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Ammo HW 50S: Part Sixteen

HW 50S: Part Sixteen

HW 50S
The HW 50S breakbarrel from Weihrauch.

Part 1
Part 2
Part 3
Part 4
Part 5
Part 6
Part 7
Part 8
Part 9
Part 10
Part 11
Part 12
Part 13
Part 14
Part 15

This report covers:

  • The test
  • Air Arms Field domes
  • Air Arms Falcons
  • Something different
  • Crosman Premier 10.5-grain dome
  • Mystery pellet
  • Summary

Today will be different. I’m going to show you a test and the results but I won’t tell you exactly what I’m testing until tomorrow. Stay tuned; this will be fun! 

Today I test the HW 50S at 25 yards. I’m going to use the two most accurate pellets from Part 15 and two new pellets I haven’t tried before.

As you recall, the rifle is tuned with a Vortek PG4-Steel tune that I modified to lower the cocking effort. It shoots dead smooth and is accurate. This is the rifle that I had to replace the rear trigger guard screw because the factory screw was stripped. Reader Yogi said the accuracy would improve when that was done and he was right.

The rifle is scoped with a 3-12X32 Bug Buster that sits in Burris XTR Signature rings. The rings made a big difference in where the rifle shot and I’m glad I took the time to adjust them correctly.

The test

I will shoot 10-shot groups from 25 yards. Please bear that in mind, as they may be larger than other 5-shot tests you may see, but ten shots will usually group significantly larger than five shots in any situation. The rifle was rested directly on a sandbag. There were no called pulls in today’s test.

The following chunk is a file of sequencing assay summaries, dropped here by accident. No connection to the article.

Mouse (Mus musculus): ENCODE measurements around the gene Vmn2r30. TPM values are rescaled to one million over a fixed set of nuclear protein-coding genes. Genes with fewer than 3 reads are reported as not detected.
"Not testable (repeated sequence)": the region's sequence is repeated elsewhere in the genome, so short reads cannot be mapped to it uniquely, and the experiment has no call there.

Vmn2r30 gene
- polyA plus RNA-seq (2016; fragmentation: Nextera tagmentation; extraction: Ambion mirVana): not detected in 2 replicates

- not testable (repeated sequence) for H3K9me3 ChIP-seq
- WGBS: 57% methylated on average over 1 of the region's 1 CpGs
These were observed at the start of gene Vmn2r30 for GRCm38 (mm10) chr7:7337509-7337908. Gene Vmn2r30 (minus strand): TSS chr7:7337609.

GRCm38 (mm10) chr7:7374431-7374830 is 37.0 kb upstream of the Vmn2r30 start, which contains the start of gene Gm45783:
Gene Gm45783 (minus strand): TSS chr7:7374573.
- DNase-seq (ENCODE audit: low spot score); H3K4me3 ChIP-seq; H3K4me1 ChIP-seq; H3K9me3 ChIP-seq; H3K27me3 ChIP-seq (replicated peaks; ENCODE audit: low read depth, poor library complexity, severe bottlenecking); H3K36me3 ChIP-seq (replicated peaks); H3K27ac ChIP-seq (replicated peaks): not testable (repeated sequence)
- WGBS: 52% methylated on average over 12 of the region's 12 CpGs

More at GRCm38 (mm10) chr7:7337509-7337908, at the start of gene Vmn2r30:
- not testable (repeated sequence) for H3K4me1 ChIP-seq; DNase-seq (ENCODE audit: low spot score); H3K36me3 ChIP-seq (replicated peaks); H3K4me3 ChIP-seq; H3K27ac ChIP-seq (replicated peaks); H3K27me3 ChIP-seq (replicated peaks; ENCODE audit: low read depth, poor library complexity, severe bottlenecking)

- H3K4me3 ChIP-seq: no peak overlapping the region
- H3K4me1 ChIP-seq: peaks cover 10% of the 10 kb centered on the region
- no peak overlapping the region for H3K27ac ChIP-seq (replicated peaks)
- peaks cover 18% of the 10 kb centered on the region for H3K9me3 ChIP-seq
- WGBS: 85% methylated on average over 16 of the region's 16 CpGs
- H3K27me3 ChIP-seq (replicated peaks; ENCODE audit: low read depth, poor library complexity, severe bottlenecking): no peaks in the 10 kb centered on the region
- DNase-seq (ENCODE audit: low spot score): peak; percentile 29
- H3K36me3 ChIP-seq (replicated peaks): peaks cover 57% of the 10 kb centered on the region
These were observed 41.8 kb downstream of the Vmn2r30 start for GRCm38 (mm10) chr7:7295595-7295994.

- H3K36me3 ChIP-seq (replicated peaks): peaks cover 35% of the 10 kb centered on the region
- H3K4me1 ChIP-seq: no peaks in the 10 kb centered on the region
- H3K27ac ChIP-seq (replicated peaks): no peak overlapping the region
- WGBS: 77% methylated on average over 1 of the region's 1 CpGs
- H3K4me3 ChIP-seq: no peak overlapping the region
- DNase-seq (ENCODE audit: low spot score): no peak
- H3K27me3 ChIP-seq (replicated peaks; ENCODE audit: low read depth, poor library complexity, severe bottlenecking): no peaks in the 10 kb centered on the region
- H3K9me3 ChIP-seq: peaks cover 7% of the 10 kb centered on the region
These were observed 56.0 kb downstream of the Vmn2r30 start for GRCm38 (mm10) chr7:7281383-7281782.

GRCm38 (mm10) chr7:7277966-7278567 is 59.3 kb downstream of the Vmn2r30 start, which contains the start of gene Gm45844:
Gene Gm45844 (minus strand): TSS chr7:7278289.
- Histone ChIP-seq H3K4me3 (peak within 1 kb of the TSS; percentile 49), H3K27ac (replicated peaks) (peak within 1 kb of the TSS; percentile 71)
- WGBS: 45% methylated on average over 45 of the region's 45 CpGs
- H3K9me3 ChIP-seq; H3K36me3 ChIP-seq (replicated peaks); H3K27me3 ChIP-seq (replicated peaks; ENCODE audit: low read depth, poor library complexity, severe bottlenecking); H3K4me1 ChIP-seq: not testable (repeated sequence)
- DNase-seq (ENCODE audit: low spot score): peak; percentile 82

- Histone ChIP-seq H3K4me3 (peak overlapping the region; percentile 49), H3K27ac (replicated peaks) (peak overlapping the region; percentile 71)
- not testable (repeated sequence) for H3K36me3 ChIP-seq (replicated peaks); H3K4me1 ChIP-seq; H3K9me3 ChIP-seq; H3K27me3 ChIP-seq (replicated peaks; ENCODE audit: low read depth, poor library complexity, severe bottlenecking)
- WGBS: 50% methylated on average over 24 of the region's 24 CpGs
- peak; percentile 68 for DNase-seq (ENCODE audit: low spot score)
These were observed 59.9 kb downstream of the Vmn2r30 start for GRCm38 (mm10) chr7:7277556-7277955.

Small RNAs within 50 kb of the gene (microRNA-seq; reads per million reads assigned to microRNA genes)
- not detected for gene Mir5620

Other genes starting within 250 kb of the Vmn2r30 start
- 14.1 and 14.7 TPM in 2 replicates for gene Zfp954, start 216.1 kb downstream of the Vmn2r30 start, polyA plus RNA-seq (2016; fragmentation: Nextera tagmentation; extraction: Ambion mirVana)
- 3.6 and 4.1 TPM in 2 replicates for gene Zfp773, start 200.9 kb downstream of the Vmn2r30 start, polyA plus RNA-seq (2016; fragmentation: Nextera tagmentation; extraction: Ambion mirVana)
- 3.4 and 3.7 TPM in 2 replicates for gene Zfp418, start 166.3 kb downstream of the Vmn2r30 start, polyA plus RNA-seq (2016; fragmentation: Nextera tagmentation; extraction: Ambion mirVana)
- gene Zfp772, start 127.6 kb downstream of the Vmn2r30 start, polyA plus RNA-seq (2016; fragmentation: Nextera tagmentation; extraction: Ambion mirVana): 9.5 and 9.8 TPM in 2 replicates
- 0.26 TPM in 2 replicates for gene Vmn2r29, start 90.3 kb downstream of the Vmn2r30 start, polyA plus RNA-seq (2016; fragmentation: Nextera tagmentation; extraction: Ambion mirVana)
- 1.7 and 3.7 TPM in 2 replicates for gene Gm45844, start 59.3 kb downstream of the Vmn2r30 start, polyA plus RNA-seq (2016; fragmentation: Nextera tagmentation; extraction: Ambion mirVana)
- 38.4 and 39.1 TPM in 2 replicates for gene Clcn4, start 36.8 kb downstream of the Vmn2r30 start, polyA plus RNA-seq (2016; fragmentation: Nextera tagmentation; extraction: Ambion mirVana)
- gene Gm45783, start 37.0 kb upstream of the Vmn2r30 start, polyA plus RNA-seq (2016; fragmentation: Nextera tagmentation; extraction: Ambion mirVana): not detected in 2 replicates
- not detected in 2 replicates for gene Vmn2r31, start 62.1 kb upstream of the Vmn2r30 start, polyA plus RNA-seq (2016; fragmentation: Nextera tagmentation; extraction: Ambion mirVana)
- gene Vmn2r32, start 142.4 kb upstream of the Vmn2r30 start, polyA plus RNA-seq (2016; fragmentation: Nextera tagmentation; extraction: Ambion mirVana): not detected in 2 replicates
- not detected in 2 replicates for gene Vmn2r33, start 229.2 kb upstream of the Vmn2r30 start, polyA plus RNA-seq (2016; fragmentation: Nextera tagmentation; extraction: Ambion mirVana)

Air Arms Field domes

First to be tested were 10 Air Arms Field domes. They hit the target to the left of the aim point and also a little low. Ten pellets made a group that measures 0.507-inches between centers. 

HW 50S AA Field
The HW 50S put ten Air Arms Field domes into 0.507-inches at 25 yards.

As you can see, the group is about a half inch to the left of center. It’s also below the aim point, but that’s okay — I don’t want to blow my aim point away. I adjusted the scope 8 clicks to the right, which corrects for a half inch at 25 yards. I then shot one pellet just to settle the scope after the adjustment. Then I shot the next group.

Air Arms Falcons

Air Arms Falcons were next. In the last test they were the most accurate pellet and, until the eighth shot, I thought they would also be today. But shot eight went way to the left of the group, and shots nine and ten were also left of the main group. The first seven shots are in 0.271-inches, with the eighth shot opening the group to 0.769-inches.

HW 50S AA Falcon
The HW 50S put ten Air Arms Falcons into a 0.769-inch group, with the first seven in 0.271-inches at 25 yards.

There were no called pulls and as far as I could tell the hold was consistent. But I’m sure I did something to make those three shots stray so much.

Notice that this pellet did move back to the center of the bull, left and right, but it also hit the target at the top of the bull. I decided not to adjust the scope any more because the next two pellets are heavier and might go somewhere different. That turned out to be a good decision.

Something different

And now our story departs from the norm. Usually I would shoot the other two pellets that were shot in the 10-meter test in Part 15 and call it done. But last Saturday I received a new pellet to try. They aren’t on the market yet, but they soon will be, and naturally the person who contacted me said they were the greatest thing since sliced bread. They gotta say that or what’s the use of telling me at all?

But this guy went on and on about how great this pellet was and how surprised I was going to be. It’s a heavier pellet that weighs 10.5 grains, so I also selected Crosman Premier heavys to test alongside it. Normally for the power this HW 50S now produces, which is just under 11 foot pounds, I would stick with pellets weighing less than 10 grains. But the new pellet weighs 10.5 grains, so I thought the Premier heavy that also weighs 10.5 grains was a fair comparison. Here we go.

Build a Custom Airgun